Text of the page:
Death of Wolverley Fordham
The news this month was dominated by the death of Wolverley Fordham who was a major figure in local life and politics. He was a Magistrate for Cambridgeshire, chairman of Ashwell Rural Council, member of the County Council and Guardian of the Poor. He was on the Board of all village committees and in sporting life was a member of the Cambridgeshire Hunt and the Cricket Club. His name still lives on in the Wolverley House flats in Gardiners Lane.
He was born on the 9th September 1859. In his younger years he had travelled widely. He went big game hunting with Cecil Rhodes in Rhodesia and saw service with him in the Matabele campaign. Then he spent time on a ranch in America where he is said to have introduced schemes which improved pig and dairy production in the district. He must also have visited New Zealand where in 1877 he played one first class cricket match for Wellington. (His batting average is 14)
Back home at the Bury he settled down to brewing and married Phyllis Gribble in 1903. He died in The Grange having moved out of the Bury while it was a hospital during WW1.
Unusually for the time his body was taken to Golders Green for cremation and the ashes were returned for burial here. Albert Sheldrick describes his memory of the funeral and the surprise at seeing a casket and not a coffin:
‘I remember the funeral: Morgan Biles, headmaster of the Merchant Taylors school lined the boys up on either side of Mill Street with strict instructions to stand with heads bowed and on no account look up as the procession passed. Then he hurried away to play the organ for the service. However as the cortege passed through our ranks to the solemn tolling of the church bell, I just had to take a peep. First came four estate men carrying on their shoulders not as I expected a coffin, but a flat polished box containing the ashes, resting on two crudely cut elm branches. This was followed closely by Ted Ashby, the groom, leading a horse and then came the mourners.’
Other commemorations followed. The Church service next Sunday had a sermon especially for him. Miss A M Walkden recalled an incident in the brewery when, in a fire, his 2 horses neighing in great distress, refused, to leave their stable. Mr Fordham went in, calmed them down and led them quietly away through smoke and fire down the lane.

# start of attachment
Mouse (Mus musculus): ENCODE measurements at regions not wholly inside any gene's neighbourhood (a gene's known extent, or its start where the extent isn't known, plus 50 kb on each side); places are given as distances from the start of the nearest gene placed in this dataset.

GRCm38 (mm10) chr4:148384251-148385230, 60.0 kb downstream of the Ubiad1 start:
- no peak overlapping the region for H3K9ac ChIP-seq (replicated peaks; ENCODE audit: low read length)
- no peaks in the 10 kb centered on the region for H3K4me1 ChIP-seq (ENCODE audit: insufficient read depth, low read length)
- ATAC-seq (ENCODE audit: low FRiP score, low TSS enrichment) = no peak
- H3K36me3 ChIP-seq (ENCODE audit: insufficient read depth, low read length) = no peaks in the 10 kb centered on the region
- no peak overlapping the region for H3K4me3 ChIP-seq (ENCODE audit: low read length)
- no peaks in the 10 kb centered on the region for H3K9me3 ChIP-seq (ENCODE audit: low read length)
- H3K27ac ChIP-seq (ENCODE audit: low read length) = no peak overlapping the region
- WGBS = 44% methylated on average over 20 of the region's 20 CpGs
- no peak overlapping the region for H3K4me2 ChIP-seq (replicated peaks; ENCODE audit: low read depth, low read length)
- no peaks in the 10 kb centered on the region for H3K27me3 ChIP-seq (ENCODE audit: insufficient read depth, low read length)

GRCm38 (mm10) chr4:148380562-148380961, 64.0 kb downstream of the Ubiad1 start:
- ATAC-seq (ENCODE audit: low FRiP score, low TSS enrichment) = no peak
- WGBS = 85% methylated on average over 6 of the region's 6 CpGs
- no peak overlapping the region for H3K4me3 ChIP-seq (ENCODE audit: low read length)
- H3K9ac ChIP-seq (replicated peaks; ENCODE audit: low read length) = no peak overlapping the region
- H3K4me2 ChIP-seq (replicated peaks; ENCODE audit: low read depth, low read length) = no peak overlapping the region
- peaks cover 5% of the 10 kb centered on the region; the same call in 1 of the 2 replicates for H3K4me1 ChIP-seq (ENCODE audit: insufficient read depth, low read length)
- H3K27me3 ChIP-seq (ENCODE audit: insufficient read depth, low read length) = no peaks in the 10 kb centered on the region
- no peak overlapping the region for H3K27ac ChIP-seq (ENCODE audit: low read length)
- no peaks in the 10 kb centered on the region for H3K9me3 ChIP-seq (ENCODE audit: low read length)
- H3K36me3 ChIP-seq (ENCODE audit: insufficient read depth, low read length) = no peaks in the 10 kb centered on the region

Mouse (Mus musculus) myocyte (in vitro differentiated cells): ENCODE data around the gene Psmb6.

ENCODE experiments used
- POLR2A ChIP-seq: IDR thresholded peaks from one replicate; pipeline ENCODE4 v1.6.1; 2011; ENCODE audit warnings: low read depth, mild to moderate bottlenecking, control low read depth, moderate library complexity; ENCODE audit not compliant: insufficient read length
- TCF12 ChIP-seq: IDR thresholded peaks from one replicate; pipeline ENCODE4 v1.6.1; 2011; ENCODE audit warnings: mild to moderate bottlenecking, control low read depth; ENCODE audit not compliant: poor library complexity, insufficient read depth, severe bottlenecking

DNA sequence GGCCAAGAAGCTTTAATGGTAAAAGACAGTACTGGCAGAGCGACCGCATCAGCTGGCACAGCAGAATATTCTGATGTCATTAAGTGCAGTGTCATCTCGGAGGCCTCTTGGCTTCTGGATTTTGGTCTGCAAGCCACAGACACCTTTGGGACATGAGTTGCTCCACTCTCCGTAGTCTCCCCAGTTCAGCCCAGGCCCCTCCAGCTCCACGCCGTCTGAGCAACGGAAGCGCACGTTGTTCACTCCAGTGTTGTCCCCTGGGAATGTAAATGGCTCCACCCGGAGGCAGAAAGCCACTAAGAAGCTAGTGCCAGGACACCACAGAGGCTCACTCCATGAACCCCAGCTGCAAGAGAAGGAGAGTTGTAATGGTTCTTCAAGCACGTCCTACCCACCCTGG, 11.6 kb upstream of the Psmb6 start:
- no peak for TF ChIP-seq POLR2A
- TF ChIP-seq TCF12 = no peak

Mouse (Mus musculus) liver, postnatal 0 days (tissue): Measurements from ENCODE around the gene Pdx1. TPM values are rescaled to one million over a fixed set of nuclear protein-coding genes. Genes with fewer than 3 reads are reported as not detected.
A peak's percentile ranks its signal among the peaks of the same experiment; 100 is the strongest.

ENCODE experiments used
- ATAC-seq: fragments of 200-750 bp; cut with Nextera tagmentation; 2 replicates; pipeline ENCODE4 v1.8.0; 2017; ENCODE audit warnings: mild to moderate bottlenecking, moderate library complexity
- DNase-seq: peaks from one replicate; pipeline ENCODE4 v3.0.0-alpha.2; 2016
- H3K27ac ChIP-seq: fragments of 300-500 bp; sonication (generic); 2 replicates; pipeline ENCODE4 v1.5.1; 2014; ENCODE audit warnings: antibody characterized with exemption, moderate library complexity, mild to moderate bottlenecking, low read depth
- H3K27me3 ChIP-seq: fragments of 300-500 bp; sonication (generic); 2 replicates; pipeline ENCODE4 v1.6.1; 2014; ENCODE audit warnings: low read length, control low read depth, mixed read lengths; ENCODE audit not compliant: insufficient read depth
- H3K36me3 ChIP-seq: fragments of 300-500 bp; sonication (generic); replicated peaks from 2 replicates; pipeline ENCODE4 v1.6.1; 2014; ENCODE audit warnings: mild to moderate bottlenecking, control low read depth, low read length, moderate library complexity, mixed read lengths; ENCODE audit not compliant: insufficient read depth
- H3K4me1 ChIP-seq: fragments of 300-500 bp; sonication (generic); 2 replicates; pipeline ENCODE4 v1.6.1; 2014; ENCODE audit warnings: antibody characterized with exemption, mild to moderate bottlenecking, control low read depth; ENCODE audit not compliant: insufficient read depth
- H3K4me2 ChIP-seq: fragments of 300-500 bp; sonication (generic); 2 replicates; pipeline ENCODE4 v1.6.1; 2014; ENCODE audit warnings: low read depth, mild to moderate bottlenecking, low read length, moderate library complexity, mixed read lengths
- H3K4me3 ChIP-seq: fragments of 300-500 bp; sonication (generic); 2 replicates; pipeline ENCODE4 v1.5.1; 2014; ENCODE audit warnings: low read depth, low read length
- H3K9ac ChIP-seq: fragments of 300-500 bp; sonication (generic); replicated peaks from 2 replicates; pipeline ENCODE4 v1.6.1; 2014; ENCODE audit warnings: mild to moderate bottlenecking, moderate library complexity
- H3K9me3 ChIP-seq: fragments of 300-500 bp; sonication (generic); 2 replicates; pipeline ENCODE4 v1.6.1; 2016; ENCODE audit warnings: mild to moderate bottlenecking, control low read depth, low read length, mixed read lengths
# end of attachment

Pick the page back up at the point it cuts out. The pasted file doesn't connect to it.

After their talk on wildflowers the Ashwell W.I. had a poem to the memory of Mr Fordham which might have been this one by local farmer Thomas Wylie.
Around the wheatfields, where the sheep-pens stood
Or, where the fathers of the people meet,
To plan and choose, with judgment wise, discreet,
How common life may move to common good.
There did we find him. Ne’er with noisy strife,
But quietly pressing on where duty lay.
And seeking every hour and every day
The fitting work, the rich abounding life.
When near at hand he heard the evening bell,
He did not flinch, but straightly went his way,
Laid down no burden, – calmly faced the fray,
Trusting that at the end all should be well.
So let him rest! His memory shall inspire
The living dwellers by the ancient well,
Beside the cottage fires they long shall tell
Of him, the good, true, English country Squire.
In other news some Merchant Taylors School boys were awarded medals by the RSPB for studies of trees and birds.
There were only two football results this month. Ashwell beat Norton 2-0 away and Guilden Morden 3-2 at home. The Cricket Club met sort out the appointments for the coming season.
The Choral Society had recently competed at Bedford and were now rehearsing The Merrie Men of Sherwood Forest.
120 members of the Ex-Servicemen’s Club all combined a 5s (25p) grant they had been awarded and donated the £30 to Addenbrooke’s Hospital.